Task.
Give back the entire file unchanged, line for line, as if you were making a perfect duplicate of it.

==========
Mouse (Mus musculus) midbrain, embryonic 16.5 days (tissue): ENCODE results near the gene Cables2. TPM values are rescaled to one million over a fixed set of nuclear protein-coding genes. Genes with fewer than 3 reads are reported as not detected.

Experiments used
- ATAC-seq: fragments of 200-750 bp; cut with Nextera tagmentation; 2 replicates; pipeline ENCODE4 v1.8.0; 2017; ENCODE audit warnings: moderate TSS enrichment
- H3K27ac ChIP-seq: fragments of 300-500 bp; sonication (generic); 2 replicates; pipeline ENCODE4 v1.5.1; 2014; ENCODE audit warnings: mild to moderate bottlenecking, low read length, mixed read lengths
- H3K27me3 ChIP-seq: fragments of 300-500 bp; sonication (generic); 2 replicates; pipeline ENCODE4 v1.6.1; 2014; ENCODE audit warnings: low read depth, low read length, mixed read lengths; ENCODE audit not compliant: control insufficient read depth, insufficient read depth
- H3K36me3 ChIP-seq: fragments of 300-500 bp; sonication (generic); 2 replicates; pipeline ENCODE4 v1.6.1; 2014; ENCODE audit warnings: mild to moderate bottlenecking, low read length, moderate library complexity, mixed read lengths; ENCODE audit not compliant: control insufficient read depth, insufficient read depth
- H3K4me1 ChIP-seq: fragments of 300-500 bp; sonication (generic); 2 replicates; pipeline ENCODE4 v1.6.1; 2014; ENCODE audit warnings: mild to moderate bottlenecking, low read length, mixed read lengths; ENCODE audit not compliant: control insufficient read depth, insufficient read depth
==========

Mouse (Mus musculus) midbrain, embryonic 16.5 days (tissue): ENCODE results near the gene Cables2. TPM values are rescaled to one million over a fixed set of nuclear protein-coding genes. Genes with fewer than 3 reads are reported as not detected.

Experiments used
- ATAC-seq: fragments of 200-750 bp; cut with Nextera tagmentation; 2 replicates; pipeline ENCODE4 v1.8.0; 2017; ENCODE audit warnings: moderate TSS enrichment
- H3K27ac ChIP-seq: fragments of 300-500 bp; sonication (generic); 2 replicates; pipeline ENCODE4 v1.5.1; 2014; ENCODE audit warnings: mild to moderate bottlenecking, low read length, mixed read lengths
- H3K27me3 ChIP-seq: fragments of 300-500 bp; sonication (generic); 2 replicates; pipeline ENCODE4 v1.6.1; 2014; ENCODE audit warnings: low read depth, low read length, mixed read lengths; ENCODE audit not compliant: control insufficient read depth, insufficient read depth
- H3K36me3 ChIP-seq: fragments of 300-500 bp; sonication (generic); 2 replicates; pipeline ENCODE4 v1.6.1; 2014; ENCODE audit warnings: mild to moderate bottlenecking, low read length, moderate library complexity, mixed read lengths; ENCODE audit not compliant: control insufficient read depth, insufficient read depth
- H3K4me1 ChIP-seq: fragments of 300-500 bp; sonication (generic); 2 replicates; pipeline ENCODE4 v1.6.1; 2014; ENCODE audit warnings: mild to moderate bottlenecking, low read length, mixed read lengths; ENCODE audit not compliant: control insufficient read depth, insufficient read depth